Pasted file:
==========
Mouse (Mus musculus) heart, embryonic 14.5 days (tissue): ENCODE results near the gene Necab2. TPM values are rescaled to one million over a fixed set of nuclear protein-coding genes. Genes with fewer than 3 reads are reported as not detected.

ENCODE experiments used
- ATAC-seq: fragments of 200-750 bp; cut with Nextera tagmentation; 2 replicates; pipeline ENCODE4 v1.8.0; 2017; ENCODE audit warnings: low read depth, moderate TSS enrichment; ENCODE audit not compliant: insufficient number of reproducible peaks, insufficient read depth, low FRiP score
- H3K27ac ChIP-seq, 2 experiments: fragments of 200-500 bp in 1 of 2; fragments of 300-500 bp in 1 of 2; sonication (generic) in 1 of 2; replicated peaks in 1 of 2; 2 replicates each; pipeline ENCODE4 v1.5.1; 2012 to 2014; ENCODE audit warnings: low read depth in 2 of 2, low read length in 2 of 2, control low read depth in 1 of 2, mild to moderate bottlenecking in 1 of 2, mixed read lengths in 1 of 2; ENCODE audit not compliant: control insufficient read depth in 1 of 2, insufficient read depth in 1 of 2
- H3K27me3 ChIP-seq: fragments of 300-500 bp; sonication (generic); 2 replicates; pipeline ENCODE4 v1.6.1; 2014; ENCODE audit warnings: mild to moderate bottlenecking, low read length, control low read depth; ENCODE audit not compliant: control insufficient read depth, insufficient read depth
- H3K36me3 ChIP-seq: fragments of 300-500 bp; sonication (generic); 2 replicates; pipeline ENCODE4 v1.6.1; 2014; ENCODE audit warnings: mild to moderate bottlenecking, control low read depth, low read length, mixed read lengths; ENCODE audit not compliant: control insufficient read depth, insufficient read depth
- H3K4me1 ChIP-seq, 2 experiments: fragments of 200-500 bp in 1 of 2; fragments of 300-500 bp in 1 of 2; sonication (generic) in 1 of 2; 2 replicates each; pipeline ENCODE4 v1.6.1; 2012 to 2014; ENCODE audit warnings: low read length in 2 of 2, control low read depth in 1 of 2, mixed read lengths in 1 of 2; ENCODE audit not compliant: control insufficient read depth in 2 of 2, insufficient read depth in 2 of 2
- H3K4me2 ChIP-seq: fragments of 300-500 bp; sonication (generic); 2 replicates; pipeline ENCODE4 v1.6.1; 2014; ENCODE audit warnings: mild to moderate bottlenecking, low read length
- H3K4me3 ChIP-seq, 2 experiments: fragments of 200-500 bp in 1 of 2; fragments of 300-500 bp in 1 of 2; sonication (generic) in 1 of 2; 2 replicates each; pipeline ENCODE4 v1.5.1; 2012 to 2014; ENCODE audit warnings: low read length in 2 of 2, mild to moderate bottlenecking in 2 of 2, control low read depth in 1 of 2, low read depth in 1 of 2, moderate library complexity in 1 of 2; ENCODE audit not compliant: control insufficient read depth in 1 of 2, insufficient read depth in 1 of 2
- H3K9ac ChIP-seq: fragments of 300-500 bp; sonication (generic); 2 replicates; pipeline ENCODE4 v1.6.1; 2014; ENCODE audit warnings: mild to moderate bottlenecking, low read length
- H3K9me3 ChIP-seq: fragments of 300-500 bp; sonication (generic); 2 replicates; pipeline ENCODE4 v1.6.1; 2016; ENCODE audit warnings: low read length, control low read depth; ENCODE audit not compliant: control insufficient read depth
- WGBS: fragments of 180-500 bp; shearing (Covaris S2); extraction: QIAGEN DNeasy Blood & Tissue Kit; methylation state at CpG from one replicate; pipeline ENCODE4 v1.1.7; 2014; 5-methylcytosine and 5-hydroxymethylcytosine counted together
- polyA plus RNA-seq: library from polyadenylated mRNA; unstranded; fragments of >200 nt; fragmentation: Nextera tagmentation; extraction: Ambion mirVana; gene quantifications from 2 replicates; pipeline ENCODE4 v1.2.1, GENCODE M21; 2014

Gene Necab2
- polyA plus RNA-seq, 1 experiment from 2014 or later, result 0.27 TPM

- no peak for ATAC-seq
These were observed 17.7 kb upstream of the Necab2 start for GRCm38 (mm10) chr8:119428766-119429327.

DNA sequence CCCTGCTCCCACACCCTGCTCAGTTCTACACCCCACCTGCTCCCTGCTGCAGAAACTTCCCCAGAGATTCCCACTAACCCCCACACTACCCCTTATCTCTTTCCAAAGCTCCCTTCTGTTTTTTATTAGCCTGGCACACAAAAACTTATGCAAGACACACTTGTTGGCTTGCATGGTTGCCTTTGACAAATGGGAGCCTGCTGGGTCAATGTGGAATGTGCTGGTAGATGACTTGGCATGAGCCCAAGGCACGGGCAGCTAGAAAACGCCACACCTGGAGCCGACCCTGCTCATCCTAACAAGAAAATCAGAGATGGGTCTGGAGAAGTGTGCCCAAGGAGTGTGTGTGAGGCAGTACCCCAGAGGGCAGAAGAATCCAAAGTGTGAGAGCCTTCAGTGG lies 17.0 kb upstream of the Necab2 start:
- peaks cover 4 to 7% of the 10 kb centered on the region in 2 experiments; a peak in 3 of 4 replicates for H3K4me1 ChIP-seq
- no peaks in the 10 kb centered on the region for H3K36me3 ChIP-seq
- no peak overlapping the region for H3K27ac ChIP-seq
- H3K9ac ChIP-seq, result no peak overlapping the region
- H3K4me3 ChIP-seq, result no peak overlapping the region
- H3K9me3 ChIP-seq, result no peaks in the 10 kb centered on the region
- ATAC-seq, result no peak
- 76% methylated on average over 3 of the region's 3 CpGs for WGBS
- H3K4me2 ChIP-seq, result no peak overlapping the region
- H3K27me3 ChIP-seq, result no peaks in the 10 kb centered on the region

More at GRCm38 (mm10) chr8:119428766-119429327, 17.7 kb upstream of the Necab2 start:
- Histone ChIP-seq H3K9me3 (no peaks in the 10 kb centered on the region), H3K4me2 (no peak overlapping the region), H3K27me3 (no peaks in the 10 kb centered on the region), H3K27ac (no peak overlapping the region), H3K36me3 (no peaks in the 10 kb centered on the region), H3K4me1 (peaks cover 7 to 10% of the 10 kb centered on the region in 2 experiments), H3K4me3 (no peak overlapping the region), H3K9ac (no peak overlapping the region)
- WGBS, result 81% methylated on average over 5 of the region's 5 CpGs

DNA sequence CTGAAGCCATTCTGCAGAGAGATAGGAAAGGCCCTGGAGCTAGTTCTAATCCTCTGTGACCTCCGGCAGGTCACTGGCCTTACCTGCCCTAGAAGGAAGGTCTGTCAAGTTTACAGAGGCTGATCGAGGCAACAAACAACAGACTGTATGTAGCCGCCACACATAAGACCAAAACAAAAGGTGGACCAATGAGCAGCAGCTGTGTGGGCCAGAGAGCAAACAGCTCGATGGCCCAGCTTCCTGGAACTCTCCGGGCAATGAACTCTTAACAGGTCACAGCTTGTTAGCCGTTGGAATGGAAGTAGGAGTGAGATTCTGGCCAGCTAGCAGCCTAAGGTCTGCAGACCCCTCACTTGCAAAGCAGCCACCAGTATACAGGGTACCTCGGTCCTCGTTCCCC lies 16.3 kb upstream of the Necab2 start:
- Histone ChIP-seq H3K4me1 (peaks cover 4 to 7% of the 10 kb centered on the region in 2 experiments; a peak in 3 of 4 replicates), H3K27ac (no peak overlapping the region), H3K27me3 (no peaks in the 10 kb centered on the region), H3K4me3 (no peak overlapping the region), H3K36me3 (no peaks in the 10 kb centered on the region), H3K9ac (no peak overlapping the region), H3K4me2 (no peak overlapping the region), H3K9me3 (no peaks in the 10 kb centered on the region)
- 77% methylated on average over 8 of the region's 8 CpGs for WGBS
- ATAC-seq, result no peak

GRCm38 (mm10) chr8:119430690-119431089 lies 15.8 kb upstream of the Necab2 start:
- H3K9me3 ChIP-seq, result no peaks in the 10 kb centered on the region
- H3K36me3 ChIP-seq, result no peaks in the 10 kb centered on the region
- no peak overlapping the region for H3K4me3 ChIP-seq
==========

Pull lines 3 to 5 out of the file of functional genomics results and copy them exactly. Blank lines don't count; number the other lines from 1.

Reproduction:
- ATAC-seq: fragments of 200-750 bp; cut with Nextera tagmentation; 2 replicates; pipeline ENCODE4 v1.8.0; 2017; ENCODE audit warnings: low read depth, moderate TSS enrichment; ENCODE audit not compliant: insufficient number of reproducible peaks, insufficient read depth, low FRiP score
- H3K27ac ChIP-seq, 2 experiments: fragments of 200-500 bp in 1 of 2; fragments of 300-500 bp in 1 of 2; sonication (generic) in 1 of 2; replicated peaks in 1 of 2; 2 replicates each; pipeline ENCODE4 v1.5.1; 2012 to 2014; ENCODE audit warnings: low read depth in 2 of 2, low read length in 2 of 2, control low read depth in 1 of 2, mild to moderate bottlenecking in 1 of 2, mixed read lengths in 1 of 2; ENCODE audit not compliant: control insufficient read depth in 1 of 2, insufficient read depth in 1 of 2
- H3K27me3 ChIP-seq: fragments of 300-500 bp; sonication (generic); 2 replicates; pipeline ENCODE4 v1.6.1; 2014; ENCODE audit warnings: mild to moderate bottlenecking, low read length, control low read depth; ENCODE audit not compliant: control insufficient read depth, insufficient read depth